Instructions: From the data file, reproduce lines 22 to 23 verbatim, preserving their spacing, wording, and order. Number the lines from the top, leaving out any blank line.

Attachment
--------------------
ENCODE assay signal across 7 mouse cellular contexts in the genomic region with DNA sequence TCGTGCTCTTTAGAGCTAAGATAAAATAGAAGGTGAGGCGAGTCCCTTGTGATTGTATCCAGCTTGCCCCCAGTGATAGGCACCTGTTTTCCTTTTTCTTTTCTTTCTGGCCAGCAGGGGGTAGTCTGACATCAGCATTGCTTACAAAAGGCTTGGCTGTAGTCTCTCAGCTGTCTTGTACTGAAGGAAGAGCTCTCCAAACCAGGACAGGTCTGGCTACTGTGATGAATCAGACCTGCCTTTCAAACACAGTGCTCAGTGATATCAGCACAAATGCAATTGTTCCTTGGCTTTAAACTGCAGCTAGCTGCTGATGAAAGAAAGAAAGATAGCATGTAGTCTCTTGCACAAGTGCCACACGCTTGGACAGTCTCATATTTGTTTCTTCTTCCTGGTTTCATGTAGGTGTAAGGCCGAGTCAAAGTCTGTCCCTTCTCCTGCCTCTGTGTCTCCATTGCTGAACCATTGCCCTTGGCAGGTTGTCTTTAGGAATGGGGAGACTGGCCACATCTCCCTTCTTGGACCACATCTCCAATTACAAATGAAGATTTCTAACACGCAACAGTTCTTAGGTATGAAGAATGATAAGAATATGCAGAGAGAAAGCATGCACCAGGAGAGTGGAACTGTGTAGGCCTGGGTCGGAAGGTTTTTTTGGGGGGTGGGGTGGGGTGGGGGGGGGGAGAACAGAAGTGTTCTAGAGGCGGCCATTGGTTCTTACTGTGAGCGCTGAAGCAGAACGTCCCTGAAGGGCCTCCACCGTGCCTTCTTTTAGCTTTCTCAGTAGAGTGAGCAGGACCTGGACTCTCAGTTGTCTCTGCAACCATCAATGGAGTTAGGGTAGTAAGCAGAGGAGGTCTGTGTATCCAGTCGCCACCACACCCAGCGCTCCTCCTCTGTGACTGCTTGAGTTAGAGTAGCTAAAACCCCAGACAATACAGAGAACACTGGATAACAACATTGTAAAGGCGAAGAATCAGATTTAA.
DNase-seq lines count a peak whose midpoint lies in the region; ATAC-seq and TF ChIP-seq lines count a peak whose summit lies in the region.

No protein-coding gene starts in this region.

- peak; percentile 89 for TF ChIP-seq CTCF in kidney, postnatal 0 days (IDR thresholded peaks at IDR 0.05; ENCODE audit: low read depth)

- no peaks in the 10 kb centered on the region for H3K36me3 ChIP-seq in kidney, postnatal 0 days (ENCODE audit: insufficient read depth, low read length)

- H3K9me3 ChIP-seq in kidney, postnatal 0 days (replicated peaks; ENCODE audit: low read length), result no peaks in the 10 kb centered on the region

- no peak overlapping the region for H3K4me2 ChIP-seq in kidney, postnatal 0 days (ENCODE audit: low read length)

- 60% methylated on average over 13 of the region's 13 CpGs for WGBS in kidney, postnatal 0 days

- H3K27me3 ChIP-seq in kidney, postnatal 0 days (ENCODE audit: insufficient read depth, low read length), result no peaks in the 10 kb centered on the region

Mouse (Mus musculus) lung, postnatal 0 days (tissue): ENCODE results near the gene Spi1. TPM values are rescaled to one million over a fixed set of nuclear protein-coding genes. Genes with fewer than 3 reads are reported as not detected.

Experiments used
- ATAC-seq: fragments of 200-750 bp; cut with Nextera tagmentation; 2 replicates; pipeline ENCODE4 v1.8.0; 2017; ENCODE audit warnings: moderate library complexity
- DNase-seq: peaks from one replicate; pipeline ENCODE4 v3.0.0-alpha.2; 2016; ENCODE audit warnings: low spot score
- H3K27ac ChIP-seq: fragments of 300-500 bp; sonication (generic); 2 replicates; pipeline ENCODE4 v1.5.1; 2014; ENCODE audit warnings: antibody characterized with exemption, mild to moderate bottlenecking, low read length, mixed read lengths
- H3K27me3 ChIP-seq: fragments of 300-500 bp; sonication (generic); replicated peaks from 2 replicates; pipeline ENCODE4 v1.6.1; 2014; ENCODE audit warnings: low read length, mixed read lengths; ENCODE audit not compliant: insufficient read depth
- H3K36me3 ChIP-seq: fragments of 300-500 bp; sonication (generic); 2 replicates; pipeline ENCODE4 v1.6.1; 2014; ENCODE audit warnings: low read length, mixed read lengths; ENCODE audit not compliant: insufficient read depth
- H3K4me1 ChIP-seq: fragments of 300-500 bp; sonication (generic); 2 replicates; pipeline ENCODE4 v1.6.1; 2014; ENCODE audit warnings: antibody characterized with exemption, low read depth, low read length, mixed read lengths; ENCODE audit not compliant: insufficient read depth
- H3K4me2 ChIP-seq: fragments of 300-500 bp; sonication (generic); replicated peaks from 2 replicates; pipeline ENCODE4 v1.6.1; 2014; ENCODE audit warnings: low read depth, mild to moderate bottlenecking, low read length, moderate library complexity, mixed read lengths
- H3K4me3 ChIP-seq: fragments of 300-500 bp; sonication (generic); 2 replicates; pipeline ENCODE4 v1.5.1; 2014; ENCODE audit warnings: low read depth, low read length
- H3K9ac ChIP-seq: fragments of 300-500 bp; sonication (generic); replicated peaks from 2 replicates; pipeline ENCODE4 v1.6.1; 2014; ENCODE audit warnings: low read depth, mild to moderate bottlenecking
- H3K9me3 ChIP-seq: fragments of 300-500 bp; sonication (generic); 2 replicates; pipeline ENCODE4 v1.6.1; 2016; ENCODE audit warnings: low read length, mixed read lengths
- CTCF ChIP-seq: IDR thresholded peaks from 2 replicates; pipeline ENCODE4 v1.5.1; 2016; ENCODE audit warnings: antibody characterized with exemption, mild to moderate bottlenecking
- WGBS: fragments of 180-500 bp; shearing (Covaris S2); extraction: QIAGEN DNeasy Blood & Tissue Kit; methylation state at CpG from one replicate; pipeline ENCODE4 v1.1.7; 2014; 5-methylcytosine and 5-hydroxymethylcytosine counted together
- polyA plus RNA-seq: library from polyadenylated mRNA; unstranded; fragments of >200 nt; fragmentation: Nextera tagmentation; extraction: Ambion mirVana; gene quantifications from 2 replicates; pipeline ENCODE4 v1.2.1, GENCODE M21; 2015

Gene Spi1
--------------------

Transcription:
- CTCF ChIP-seq: IDR thresholded peaks from 2 replicates; pipeline ENCODE4 v1.5.1; 2016; ENCODE audit warnings: antibody characterized with exemption, mild to moderate bottlenecking
- WGBS: fragments of 180-500 bp; shearing (Covaris S2); extraction: QIAGEN DNeasy Blood & Tissue Kit; methylation state at CpG from one replicate; pipeline ENCODE4 v1.1.7; 2014; 5-methylcytosine and 5-hydroxymethylcytosine counted together